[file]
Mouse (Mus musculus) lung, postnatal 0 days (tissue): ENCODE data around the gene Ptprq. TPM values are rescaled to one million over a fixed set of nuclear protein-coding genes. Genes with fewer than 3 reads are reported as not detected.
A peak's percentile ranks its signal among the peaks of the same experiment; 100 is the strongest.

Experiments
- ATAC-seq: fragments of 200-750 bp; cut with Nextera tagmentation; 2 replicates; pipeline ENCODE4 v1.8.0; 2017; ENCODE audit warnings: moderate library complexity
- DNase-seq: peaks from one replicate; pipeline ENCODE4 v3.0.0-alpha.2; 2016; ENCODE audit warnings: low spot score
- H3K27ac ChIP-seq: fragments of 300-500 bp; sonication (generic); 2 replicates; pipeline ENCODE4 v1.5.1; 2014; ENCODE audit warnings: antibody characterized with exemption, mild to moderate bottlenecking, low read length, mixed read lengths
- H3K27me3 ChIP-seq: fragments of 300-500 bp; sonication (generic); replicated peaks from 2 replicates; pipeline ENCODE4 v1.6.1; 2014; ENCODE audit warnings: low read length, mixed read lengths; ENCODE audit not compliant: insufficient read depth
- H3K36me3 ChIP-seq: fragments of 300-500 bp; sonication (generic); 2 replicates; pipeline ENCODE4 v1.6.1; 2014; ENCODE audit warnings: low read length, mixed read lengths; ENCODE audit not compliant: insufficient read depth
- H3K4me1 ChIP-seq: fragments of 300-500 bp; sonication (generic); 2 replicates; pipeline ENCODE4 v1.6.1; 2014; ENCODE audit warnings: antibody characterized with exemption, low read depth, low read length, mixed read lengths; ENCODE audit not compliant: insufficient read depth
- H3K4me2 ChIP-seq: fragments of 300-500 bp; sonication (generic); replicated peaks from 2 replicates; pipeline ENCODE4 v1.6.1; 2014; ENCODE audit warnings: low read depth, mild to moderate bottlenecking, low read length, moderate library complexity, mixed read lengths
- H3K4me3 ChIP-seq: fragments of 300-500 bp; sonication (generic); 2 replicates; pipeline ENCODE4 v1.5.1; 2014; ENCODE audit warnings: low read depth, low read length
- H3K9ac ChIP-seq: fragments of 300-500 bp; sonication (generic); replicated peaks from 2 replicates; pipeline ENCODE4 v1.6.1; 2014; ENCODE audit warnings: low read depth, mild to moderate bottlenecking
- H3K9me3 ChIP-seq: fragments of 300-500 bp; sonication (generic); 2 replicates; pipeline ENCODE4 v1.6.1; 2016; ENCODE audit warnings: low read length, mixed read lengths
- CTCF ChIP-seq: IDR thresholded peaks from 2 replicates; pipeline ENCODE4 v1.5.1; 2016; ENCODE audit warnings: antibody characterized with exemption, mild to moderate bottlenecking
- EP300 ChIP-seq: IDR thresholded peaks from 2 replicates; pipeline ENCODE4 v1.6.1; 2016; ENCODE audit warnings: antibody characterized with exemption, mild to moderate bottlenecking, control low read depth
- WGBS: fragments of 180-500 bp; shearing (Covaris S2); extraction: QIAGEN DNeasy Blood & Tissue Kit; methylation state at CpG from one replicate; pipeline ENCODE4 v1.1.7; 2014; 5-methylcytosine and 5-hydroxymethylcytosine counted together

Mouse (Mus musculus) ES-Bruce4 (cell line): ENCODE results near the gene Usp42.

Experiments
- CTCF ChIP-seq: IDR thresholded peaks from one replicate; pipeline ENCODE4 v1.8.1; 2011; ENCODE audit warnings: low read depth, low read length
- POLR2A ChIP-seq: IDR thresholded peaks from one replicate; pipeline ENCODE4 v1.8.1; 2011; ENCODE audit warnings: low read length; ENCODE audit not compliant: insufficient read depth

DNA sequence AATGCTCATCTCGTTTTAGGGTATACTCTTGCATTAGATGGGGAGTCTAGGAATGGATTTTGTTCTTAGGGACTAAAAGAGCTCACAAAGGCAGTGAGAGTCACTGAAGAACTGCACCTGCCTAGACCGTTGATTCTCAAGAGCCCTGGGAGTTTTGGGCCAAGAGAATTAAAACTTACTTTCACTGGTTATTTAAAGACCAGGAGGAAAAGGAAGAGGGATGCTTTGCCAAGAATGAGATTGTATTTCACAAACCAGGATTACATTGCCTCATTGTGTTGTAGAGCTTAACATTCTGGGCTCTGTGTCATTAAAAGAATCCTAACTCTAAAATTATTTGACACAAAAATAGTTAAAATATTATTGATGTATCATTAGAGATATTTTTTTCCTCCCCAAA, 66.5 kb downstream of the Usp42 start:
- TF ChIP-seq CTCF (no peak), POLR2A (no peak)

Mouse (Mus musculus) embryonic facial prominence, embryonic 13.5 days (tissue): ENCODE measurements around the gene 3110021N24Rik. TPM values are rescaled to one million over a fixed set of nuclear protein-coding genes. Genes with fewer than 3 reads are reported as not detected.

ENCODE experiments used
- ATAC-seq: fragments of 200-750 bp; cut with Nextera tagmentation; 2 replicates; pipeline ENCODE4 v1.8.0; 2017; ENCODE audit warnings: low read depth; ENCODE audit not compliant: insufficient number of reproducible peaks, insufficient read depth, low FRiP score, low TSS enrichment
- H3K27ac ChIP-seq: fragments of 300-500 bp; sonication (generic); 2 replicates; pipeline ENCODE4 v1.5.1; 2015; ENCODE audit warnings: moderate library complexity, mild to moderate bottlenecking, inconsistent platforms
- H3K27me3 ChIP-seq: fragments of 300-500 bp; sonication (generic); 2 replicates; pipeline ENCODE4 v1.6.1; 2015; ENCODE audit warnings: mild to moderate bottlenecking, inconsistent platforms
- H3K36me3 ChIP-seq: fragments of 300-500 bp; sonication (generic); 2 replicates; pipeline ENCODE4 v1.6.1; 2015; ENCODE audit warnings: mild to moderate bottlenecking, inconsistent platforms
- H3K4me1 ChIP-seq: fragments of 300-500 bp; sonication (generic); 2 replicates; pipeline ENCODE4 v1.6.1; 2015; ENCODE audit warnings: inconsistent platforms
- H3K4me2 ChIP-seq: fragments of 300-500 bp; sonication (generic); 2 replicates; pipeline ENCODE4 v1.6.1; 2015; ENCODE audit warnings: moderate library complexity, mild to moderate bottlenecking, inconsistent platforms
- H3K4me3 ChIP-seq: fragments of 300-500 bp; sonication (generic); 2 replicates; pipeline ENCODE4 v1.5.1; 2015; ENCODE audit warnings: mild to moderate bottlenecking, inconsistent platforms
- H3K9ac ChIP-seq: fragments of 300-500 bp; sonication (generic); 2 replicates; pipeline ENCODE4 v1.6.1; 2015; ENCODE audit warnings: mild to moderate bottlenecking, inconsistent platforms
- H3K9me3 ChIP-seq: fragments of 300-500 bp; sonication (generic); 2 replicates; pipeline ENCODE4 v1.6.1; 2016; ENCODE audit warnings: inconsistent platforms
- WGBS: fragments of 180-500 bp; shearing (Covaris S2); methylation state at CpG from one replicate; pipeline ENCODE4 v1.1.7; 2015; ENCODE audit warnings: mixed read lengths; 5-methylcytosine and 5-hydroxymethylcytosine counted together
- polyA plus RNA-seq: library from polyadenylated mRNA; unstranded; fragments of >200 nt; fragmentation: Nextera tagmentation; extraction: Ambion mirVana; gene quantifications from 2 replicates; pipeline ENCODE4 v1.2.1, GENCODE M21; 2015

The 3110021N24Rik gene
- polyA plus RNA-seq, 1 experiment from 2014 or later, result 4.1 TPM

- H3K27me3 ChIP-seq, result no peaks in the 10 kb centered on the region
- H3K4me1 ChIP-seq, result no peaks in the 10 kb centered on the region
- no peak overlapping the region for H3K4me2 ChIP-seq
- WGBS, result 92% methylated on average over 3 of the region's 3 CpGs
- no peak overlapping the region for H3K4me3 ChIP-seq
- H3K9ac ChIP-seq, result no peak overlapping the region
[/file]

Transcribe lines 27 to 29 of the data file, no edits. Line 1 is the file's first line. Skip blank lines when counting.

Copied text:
- H3K27me3 ChIP-seq: fragments of 300-500 bp; sonication (generic); 2 replicates; pipeline ENCODE4 v1.6.1; 2015; ENCODE audit warnings: mild to moderate bottlenecking, inconsistent platforms
- H3K36me3 ChIP-seq: fragments of 300-500 bp; sonication (generic); 2 replicates; pipeline ENCODE4 v1.6.1; 2015; ENCODE audit warnings: mild to moderate bottlenecking, inconsistent platforms
- H3K4me1 ChIP-seq: fragments of 300-500 bp; sonication (generic); 2 replicates; pipeline ENCODE4 v1.6.1; 2015; ENCODE audit warnings: inconsistent platforms